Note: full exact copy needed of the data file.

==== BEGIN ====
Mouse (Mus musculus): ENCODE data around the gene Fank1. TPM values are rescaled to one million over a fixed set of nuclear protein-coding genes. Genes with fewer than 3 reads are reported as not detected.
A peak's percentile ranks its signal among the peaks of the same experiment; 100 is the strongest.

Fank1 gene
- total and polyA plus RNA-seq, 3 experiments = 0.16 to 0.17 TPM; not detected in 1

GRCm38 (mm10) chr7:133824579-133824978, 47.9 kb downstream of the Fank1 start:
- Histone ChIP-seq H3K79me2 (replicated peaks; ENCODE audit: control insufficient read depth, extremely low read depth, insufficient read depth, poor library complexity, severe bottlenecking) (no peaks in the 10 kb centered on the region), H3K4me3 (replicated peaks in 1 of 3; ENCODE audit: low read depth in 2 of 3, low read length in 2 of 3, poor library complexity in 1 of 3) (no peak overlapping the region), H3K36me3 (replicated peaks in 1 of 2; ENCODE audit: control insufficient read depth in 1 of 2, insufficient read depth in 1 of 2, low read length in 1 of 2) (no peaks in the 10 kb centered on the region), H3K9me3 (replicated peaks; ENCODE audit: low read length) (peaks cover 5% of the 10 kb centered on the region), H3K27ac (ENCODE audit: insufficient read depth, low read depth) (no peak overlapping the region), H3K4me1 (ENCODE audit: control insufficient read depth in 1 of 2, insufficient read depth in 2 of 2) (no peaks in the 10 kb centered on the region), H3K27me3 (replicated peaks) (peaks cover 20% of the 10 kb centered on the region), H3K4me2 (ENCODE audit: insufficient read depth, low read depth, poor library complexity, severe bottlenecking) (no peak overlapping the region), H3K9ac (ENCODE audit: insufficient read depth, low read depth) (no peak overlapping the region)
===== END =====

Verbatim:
Mouse (Mus musculus): ENCODE data around the gene Fank1. TPM values are rescaled to one million over a fixed set of nuclear protein-coding genes. Genes with fewer than 3 reads are reported as not detected.
A peak's percentile ranks its signal among the peaks of the same experiment; 100 is the strongest.

Fank1 gene
- total and polyA plus RNA-seq, 3 experiments = 0.16 to 0.17 TPM; not detected in 1

GRCm38 (mm10) chr7:133824579-133824978, 47.9 kb downstream of the Fank1 start:
- Histone ChIP-seq H3K79me2 (replicated peaks; ENCODE audit: control insufficient read depth, extremely low read depth, insufficient read depth, poor library complexity, severe bottlenecking) (no peaks in the 10 kb centered on the region), H3K4me3 (replicated peaks in 1 of 3; ENCODE audit: low read depth in 2 of 3, low read length in 2 of 3, poor library complexity in 1 of 3) (no peak overlapping the region), H3K36me3 (replicated peaks in 1 of 2; ENCODE audit: control insufficient read depth in 1 of 2, insufficient read depth in 1 of 2, low read length in 1 of 2) (no peaks in the 10 kb centered on the region), H3K9me3 (replicated peaks; ENCODE audit: low read length) (peaks cover 5% of the 10 kb centered on the region), H3K27ac (ENCODE audit: insufficient read depth, low read depth) (no peak overlapping the region), H3K4me1 (ENCODE audit: control insufficient read depth in 1 of 2, insufficient read depth in 2 of 2) (no peaks in the 10 kb centered on the region), H3K27me3 (replicated peaks) (peaks cover 20% of the 10 kb centered on the region), H3K4me2 (ENCODE audit: insufficient read depth, low read depth, poor library complexity, severe bottlenecking) (no peak overlapping the region), H3K9ac (ENCODE audit: insufficient read depth, low read depth) (no peak overlapping the region)